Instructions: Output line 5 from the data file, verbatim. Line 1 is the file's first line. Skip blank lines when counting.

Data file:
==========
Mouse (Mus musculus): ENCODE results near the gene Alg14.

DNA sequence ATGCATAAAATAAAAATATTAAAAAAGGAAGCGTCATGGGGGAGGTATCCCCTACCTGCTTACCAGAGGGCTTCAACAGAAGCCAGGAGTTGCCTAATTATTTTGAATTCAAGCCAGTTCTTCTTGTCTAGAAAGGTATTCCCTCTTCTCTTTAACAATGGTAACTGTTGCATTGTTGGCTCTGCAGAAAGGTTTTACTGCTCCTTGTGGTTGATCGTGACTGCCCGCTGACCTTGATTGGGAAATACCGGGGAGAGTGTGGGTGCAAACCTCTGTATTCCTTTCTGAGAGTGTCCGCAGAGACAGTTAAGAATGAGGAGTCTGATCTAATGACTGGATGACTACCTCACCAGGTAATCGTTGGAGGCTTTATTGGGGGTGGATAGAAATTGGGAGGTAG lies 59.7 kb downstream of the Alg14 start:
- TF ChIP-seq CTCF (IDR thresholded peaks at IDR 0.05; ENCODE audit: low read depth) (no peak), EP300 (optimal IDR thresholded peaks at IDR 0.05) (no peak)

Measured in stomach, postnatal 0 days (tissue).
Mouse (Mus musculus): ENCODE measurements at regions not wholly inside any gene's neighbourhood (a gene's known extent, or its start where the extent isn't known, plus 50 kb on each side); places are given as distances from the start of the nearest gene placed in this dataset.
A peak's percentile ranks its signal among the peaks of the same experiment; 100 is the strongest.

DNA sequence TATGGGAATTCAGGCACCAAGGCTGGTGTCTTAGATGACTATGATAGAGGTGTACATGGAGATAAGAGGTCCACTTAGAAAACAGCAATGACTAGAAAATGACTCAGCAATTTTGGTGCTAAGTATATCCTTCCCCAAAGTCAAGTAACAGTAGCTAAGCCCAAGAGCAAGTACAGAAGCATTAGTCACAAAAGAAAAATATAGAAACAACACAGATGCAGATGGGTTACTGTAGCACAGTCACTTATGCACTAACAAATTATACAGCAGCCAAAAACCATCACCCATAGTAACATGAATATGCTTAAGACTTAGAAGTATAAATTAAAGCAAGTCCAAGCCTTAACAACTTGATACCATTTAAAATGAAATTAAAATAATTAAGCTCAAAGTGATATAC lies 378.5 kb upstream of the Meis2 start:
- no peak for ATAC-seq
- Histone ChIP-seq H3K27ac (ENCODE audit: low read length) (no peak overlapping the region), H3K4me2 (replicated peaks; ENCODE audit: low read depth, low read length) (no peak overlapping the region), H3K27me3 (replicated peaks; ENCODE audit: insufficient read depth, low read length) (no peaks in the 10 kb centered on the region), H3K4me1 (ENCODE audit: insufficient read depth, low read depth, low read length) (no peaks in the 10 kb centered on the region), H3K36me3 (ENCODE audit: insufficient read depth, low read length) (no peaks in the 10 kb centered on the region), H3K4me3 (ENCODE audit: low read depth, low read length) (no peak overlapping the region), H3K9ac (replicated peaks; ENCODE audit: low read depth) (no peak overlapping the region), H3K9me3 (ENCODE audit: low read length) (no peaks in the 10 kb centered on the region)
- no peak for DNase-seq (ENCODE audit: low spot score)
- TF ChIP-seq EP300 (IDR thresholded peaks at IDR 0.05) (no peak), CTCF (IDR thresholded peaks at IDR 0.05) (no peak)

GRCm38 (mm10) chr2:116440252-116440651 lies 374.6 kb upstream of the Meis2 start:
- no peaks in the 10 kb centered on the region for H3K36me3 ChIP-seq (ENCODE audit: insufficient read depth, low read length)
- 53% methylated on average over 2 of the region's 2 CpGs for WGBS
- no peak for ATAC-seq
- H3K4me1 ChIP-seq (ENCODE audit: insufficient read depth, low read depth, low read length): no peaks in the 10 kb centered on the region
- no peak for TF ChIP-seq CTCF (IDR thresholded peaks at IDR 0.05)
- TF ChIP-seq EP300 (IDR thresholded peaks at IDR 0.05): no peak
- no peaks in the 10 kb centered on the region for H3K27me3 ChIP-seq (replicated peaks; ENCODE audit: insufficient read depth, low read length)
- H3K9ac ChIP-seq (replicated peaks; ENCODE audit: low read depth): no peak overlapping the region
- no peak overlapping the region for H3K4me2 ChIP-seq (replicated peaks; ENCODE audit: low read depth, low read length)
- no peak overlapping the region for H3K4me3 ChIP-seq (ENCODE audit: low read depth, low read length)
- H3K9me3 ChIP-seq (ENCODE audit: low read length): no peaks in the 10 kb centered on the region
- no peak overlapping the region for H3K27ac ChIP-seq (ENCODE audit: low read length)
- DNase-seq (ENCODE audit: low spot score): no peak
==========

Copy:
Mouse (Mus musculus): ENCODE measurements at regions not wholly inside any gene's neighbourhood (a gene's known extent, or its start where the extent isn't known, plus 50 kb on each side); places are given as distances from the start of the nearest gene placed in this dataset.